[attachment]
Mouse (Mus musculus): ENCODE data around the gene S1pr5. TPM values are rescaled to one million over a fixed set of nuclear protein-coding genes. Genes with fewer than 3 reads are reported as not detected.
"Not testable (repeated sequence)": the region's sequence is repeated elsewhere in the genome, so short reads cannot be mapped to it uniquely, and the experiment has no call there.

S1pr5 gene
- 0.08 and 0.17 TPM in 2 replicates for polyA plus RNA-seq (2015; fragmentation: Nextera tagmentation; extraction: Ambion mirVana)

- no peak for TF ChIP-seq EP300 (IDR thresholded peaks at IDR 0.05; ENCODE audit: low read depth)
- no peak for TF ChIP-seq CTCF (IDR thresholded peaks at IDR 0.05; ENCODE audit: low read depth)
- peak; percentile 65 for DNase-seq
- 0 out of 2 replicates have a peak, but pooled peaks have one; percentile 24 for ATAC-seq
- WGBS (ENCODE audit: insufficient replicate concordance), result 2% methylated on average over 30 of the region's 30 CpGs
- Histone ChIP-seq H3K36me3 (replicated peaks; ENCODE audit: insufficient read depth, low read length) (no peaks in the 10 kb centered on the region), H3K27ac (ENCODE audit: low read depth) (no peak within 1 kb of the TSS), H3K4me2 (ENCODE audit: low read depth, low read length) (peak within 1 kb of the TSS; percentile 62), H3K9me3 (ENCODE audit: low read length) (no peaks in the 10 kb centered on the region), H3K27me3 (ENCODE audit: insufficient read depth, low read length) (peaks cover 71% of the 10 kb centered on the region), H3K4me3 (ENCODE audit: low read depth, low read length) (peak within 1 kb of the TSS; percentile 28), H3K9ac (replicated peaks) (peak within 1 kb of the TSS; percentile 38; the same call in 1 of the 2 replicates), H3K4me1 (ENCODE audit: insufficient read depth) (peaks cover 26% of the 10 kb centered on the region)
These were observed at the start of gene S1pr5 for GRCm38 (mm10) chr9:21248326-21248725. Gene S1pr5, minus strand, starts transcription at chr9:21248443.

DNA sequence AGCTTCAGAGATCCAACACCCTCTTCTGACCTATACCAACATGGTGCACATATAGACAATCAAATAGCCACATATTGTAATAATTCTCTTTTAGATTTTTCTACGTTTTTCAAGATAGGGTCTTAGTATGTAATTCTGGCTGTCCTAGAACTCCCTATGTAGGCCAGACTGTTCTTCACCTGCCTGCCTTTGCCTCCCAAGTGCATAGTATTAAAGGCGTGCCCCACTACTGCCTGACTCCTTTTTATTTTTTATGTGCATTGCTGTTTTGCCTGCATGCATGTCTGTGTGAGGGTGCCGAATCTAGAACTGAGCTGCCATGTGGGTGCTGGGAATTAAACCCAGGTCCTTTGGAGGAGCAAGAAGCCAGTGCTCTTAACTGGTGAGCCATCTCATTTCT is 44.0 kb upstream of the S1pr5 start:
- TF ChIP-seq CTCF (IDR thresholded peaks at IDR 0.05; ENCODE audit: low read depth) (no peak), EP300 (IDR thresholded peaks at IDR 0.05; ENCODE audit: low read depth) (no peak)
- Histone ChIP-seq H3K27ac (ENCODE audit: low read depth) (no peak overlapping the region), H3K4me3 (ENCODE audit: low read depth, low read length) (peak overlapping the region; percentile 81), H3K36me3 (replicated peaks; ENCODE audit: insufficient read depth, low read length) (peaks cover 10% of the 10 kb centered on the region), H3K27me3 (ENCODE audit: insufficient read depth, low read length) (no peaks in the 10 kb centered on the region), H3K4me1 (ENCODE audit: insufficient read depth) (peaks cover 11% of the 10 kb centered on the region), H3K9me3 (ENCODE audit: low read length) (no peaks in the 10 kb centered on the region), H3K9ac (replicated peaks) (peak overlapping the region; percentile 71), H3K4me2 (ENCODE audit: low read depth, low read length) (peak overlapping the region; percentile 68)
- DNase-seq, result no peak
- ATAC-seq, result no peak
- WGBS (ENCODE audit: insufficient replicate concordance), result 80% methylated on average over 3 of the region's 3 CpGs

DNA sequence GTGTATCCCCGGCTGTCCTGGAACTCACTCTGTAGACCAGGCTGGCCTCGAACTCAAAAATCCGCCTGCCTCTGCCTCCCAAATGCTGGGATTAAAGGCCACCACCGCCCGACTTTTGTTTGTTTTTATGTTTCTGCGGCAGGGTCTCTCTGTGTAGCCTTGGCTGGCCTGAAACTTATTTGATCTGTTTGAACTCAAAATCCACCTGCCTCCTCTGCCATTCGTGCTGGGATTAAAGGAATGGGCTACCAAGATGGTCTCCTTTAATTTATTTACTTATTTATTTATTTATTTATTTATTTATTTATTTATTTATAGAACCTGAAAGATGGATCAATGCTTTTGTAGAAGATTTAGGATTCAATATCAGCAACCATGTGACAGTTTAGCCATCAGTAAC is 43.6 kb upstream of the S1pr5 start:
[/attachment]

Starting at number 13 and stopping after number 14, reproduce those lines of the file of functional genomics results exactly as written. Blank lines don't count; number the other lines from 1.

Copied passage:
- TF ChIP-seq CTCF (IDR thresholded peaks at IDR 0.05; ENCODE audit: low read depth) (no peak), EP300 (IDR thresholded peaks at IDR 0.05; ENCODE audit: low read depth) (no peak)
- Histone ChIP-seq H3K27ac (ENCODE audit: low read depth) (no peak overlapping the region), H3K4me3 (ENCODE audit: low read depth, low read length) (peak overlapping the region; percentile 81), H3K36me3 (replicated peaks; ENCODE audit: insufficient read depth, low read length) (peaks cover 10% of the 10 kb centered on the region), H3K27me3 (ENCODE audit: insufficient read depth, low read length) (no peaks in the 10 kb centered on the region), H3K4me1 (ENCODE audit: insufficient read depth) (peaks cover 11% of the 10 kb centered on the region), H3K9me3 (ENCODE audit: low read length) (no peaks in the 10 kb centered on the region), H3K9ac (replicated peaks) (peak overlapping the region; percentile 71), H3K4me2 (ENCODE audit: low read depth, low read length) (peak overlapping the region; percentile 68)